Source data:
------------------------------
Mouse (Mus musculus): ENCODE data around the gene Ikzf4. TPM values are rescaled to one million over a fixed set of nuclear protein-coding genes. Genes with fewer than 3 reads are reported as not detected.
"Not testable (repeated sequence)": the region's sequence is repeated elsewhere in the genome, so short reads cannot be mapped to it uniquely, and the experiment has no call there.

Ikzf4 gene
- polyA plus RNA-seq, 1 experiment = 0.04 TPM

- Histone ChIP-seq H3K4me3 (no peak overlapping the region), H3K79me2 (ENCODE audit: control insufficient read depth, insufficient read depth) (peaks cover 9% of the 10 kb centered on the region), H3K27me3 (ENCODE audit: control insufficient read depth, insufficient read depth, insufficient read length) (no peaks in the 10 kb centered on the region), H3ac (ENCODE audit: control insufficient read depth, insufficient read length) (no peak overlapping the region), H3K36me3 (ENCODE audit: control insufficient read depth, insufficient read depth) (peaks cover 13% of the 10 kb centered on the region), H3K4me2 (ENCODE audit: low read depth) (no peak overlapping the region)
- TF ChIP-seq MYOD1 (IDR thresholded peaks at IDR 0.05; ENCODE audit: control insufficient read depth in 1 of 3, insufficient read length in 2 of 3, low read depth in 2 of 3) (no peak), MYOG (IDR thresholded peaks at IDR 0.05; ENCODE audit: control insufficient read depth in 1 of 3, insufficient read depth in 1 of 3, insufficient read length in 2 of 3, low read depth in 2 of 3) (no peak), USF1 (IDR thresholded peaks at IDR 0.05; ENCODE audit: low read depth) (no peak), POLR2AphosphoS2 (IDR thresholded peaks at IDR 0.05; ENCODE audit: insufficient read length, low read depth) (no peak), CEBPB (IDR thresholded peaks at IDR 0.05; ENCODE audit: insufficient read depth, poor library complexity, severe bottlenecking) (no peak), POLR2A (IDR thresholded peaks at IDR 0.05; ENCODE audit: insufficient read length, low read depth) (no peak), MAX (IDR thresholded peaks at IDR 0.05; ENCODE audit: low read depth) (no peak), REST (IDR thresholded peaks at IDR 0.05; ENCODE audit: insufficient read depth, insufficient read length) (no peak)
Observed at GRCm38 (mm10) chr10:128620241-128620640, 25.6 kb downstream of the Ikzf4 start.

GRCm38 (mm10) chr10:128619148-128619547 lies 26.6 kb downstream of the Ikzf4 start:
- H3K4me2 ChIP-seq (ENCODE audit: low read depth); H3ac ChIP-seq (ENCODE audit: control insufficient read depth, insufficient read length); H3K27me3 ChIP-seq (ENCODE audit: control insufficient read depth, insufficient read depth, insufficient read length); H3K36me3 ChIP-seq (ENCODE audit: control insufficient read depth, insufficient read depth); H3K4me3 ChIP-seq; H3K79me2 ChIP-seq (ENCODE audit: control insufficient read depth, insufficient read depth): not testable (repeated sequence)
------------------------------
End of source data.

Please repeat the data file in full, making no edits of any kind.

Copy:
Mouse (Mus musculus): ENCODE data around the gene Ikzf4. TPM values are rescaled to one million over a fixed set of nuclear protein-coding genes. Genes with fewer than 3 reads are reported as not detected.
"Not testable (repeated sequence)": the region's sequence is repeated elsewhere in the genome, so short reads cannot be mapped to it uniquely, and the experiment has no call there.

Ikzf4 gene
- polyA plus RNA-seq, 1 experiment = 0.04 TPM

- Histone ChIP-seq H3K4me3 (no peak overlapping the region), H3K79me2 (ENCODE audit: control insufficient read depth, insufficient read depth) (peaks cover 9% of the 10 kb centered on the region), H3K27me3 (ENCODE audit: control insufficient read depth, insufficient read depth, insufficient read length) (no peaks in the 10 kb centered on the region), H3ac (ENCODE audit: control insufficient read depth, insufficient read length) (no peak overlapping the region), H3K36me3 (ENCODE audit: control insufficient read depth, insufficient read depth) (peaks cover 13% of the 10 kb centered on the region), H3K4me2 (ENCODE audit: low read depth) (no peak overlapping the region)
- TF ChIP-seq MYOD1 (IDR thresholded peaks at IDR 0.05; ENCODE audit: control insufficient read depth in 1 of 3, insufficient read length in 2 of 3, low read depth in 2 of 3) (no peak), MYOG (IDR thresholded peaks at IDR 0.05; ENCODE audit: control insufficient read depth in 1 of 3, insufficient read depth in 1 of 3, insufficient read length in 2 of 3, low read depth in 2 of 3) (no peak), USF1 (IDR thresholded peaks at IDR 0.05; ENCODE audit: low read depth) (no peak), POLR2AphosphoS2 (IDR thresholded peaks at IDR 0.05; ENCODE audit: insufficient read length, low read depth) (no peak), CEBPB (IDR thresholded peaks at IDR 0.05; ENCODE audit: insufficient read depth, poor library complexity, severe bottlenecking) (no peak), POLR2A (IDR thresholded peaks at IDR 0.05; ENCODE audit: insufficient read length, low read depth) (no peak), MAX (IDR thresholded peaks at IDR 0.05; ENCODE audit: low read depth) (no peak), REST (IDR thresholded peaks at IDR 0.05; ENCODE audit: insufficient read depth, insufficient read length) (no peak)
Observed at GRCm38 (mm10) chr10:128620241-128620640, 25.6 kb downstream of the Ikzf4 start.

GRCm38 (mm10) chr10:128619148-128619547 lies 26.6 kb downstream of the Ikzf4 start:
- H3K4me2 ChIP-seq (ENCODE audit: low read depth); H3ac ChIP-seq (ENCODE audit: control insufficient read depth, insufficient read length); H3K27me3 ChIP-seq (ENCODE audit: control insufficient read depth, insufficient read depth, insufficient read length); H3K36me3 ChIP-seq (ENCODE audit: control insufficient read depth, insufficient read depth); H3K4me3 ChIP-seq; H3K79me2 ChIP-seq (ENCODE audit: control insufficient read depth, insufficient read depth): not testable (repeated sequence)